"An unexciting truth may be eclipsed by a thrilling falsehood."
"An unexciting truth may be eclipsed by a thrilling falsehood."
"Like" and "like" and "like"--but what is the thing that lies beneath the semblance of the thing?" ― Virginia Woolf, The Waves
"Why is wisdom so fair? Why is beauty so wise? Because all else is temporary, while beauty and wisdom are the only real and constant aspects of truth that can be perceived by human means. And I don't mean the kind of surface beauty that fades with age, or the sort of shallow wisdom that gets lost in platitudes. True beauty grips your gut and squeezes your lungs, and makes you see with utmost clarity exactly what is before you. True wisdom then steps in, to interpret, illuminate, and form a life-altering insight." ― Vera Nazarian, The Perpetual Calendar of Inspiration
"What are you burning?" On a glance, just some papers. "I write in a journal." He spoke below his breath, so that his words weren't quite for me. "Because I like to see everything written down. So that I know it really happened. That I wasn't just making it up. Then I read it and memorize it. And then I have to destroy the hard evidence." I thought of my own journal, the muddle of every page. All those unfiltered, lunatic letters to Sean Ryan. "What is it, exactly, that you need to destroy?" "Everything that I don't want to be true." ― Adele Griffin, Tighter
"You see, it's really quite simple. A simile is just a mode of comparison employing 'as' and 'like' to reveal the hidden character or essence of whatever we want to describe, and through the use of fancy, association, contrast, extension, or imagination, to enlarge our understanding or perception of human experience and observation." ― Norton Juster, As Silly as Knees, As Busy as Bees: An Astounding Assortment of Similes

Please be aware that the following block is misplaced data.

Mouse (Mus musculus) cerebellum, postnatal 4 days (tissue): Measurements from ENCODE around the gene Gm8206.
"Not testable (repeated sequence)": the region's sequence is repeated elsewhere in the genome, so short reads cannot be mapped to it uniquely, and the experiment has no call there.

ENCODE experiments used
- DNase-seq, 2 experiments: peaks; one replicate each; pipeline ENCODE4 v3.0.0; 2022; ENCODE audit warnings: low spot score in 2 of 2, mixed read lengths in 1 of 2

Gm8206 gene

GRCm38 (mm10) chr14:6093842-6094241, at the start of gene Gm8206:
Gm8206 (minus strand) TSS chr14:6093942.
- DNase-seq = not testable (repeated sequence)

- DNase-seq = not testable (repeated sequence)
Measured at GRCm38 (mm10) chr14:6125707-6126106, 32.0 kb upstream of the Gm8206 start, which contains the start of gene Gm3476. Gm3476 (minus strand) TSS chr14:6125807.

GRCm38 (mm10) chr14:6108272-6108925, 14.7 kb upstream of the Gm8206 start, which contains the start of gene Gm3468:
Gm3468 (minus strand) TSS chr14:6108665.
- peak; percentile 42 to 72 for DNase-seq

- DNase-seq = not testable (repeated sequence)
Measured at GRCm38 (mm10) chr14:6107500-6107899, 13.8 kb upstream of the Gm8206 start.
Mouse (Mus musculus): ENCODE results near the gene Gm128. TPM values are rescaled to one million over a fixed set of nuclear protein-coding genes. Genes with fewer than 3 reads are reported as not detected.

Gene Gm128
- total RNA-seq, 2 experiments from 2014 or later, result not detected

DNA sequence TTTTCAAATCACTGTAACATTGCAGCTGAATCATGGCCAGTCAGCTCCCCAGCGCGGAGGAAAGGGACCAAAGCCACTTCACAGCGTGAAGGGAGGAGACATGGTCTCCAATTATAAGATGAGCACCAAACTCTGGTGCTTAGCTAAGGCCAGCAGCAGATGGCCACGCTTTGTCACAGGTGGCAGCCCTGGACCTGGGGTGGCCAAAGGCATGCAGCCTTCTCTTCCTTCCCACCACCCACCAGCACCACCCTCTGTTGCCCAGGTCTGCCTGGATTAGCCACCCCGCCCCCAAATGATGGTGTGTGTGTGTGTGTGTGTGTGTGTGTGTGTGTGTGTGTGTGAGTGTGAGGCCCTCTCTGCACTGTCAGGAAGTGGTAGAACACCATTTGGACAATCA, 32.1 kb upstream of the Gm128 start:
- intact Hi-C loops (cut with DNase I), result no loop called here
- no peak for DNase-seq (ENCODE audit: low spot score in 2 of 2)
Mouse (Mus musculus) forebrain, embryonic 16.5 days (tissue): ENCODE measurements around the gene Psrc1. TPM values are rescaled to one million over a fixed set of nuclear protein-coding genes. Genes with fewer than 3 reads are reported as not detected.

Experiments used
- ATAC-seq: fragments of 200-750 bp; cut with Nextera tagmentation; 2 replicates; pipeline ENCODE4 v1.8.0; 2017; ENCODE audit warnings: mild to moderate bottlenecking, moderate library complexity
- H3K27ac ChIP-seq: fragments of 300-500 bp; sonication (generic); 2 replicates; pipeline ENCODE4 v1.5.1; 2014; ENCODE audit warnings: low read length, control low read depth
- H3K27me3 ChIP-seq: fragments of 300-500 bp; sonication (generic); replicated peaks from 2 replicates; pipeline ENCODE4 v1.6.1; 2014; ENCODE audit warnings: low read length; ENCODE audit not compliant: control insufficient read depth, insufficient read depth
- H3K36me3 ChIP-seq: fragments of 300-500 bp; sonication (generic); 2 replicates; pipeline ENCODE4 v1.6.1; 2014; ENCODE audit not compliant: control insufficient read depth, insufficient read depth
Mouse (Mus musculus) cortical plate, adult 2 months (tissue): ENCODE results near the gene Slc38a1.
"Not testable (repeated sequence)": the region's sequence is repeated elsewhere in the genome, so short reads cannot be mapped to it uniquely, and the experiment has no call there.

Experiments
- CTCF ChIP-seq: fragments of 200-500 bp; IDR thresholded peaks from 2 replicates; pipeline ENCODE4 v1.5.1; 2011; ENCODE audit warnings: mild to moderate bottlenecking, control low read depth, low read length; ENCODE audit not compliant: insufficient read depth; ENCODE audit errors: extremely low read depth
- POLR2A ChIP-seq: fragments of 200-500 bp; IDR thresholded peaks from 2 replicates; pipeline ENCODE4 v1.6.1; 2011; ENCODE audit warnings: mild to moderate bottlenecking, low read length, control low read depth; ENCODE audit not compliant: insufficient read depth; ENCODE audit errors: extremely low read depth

"I wish i could tell you that through the tragedy i mined some undiscovered, life-altering absolute that i could pass on to you.I didn't.The cliches apply-people are what count,life is precious,materialism is over rated, and the little things matter,live in the moment-and i can repeat them to you ad nauseam.you might listen, but you won't internalize.Tragedy hammers it hm.Tragedy etches into your soul.You might not be happier.But you will be better." ― Harlan Coben, Tell No One
"It is obvious that the concept of truth has become suspect. Of course it is correct that is has been much abused. Intolerance and cruelty have occurred in the name of truth. To that extent people are afraid when someone says, "This is the truth", or even "I have the truth". We never have it, at best is has us. No one will dispute that one must be careful and cautious in claiming the truth. But simply to dismiss it as unattainable is really destructive. (...) We must have the courage to dare to say: Yes, man must seek the truth; he is capable of truth. It goes without saying that truth requires criteria for verification and falsification. It must always be accompanied by tolerance, also. But then truth also points out to us those constant values which have made mankind great. That is why the humility to recognize the truth and to accept it as a standard has to be relearned and practiced again. The truth comes to rule, not through violence, but rather through its own power; this is the central theme of John's Gospel: When brought before Pilate, Jesus professes that he himself is The Truth and the witness to the truth. He does not defend the truth with legions but rather makes it visible through his Passion and thereby also implements it." ― Pope Benedict XVI, Light of the World: The Pope, the Church, and the Signs of the Times - A Conversation with Peter Seewald